Why Does James Carville Tell Us He Loves Miracle Whip?

Democratic strategist/CNN political contributor James Carville admits to loving Miracle Whip in this commercial. In another recent spot, Carville says he loves the funky spread, but his wife hates it, then asks

Does that surprise anybody?

To me Carville doing an ad for Miracle Whip is weirder than Bob Dole pitching for Viagra, especially because MW is aiming for a younger demographic; last year Kraft paid to have their spread/dressing/weird glop appear in a Lady Gaga video.

But putting in Carville in the commercial was kinda like this year’s Oscar broadcast; while aiming for a younger demographic, they missed completely,  diving into a generational abyss: While some Gen-Y’s may know  Carville from CNN, how many were paying attention during the 1990 election cycle’s Romeo and Juliet tinged Clinton campaign courtship between Carville and Matalin?

Is having Carville in the ads–which feature hip, kinda nerdy 20-somethings–an attempt to hook those in the 40+ age range through a flash of recognition and then get them to subconsciously believe that caring about Miracle Whip could make them all young and cool and stuff?

Or is the debate about Miracle Whip some huge issue of meta-importance? And did the ad work because I am writing about a food stuff I don’t keep in the house–nor do I entertain its cousin mayonnaise. If I have to make something with the latter, like once-a-year potato salad or deviled eggs, I buy the smallest jar I can find, then dump the what’s left because otherwise its remains will eventually funkify in the back of the fridge taking up valuable space meant for Piper Heidsieck, eiswein, cherries and leftover pizza.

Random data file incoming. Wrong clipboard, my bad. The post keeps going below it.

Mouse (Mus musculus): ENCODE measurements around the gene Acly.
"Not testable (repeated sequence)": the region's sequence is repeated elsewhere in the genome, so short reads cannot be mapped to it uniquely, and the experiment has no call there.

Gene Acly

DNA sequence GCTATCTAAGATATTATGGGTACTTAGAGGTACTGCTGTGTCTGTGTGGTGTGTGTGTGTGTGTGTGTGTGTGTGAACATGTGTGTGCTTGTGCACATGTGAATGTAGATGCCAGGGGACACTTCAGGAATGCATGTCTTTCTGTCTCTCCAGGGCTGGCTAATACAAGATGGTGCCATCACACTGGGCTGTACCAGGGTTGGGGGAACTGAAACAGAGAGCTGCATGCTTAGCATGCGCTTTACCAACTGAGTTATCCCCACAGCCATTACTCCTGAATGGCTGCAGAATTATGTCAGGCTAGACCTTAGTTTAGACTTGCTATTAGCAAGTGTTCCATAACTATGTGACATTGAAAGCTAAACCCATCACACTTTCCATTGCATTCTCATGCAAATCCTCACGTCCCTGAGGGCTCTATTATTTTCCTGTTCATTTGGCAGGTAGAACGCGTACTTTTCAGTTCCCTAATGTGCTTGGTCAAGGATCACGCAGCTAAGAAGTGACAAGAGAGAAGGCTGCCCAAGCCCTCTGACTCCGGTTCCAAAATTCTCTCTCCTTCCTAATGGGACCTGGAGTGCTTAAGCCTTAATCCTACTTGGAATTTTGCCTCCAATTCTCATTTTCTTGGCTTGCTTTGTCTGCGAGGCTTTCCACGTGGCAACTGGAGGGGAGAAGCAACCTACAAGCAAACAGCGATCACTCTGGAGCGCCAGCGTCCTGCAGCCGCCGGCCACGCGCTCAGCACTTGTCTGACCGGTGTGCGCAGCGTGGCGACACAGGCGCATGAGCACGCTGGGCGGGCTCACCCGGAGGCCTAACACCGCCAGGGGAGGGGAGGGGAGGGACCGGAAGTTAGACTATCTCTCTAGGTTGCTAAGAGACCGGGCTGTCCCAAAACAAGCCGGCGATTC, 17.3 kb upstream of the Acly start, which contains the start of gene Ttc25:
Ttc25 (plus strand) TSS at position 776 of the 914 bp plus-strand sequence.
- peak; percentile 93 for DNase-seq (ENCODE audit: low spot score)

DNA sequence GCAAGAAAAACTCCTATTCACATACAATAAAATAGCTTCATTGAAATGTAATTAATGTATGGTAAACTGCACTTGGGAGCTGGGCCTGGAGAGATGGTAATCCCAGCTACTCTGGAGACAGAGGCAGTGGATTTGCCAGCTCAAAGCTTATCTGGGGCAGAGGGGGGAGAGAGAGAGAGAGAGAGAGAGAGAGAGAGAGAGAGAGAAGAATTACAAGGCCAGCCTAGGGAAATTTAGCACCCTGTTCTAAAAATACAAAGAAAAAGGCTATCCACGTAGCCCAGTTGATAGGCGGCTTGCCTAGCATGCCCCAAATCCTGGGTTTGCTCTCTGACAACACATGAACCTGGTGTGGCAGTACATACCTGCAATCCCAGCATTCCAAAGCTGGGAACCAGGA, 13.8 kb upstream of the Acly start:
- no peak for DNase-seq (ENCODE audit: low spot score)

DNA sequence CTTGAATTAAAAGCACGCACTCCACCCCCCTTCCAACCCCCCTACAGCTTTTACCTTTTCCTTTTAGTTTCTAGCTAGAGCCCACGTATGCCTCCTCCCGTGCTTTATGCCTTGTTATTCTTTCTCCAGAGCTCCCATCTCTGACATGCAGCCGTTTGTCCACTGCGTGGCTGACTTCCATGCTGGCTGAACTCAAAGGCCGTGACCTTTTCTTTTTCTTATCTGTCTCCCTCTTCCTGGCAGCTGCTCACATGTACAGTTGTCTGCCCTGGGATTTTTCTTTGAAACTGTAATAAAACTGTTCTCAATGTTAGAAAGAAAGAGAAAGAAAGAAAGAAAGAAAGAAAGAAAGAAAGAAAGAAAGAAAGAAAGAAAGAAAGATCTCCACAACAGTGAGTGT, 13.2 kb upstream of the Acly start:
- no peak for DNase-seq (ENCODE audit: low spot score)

Previous post

Feel the love

Next post

"Shut up and explain how we could assist the FPs in finding *MORE* detainees"

Lisa Derrick

Lisa Derrick

Los Angeles native, attended UC Berkeley and Loyola Marymount University before punk rock and logophilia overtook her life. Worked as nightclub columnist, pop culture journalist and was a Hollywood housewife before writing for and editing Sacred History Magazine. Then she discovered the thrill of politics. She also appears frequently on the Dave Fanning Show, one of Ireland's most popular radio broadcasts.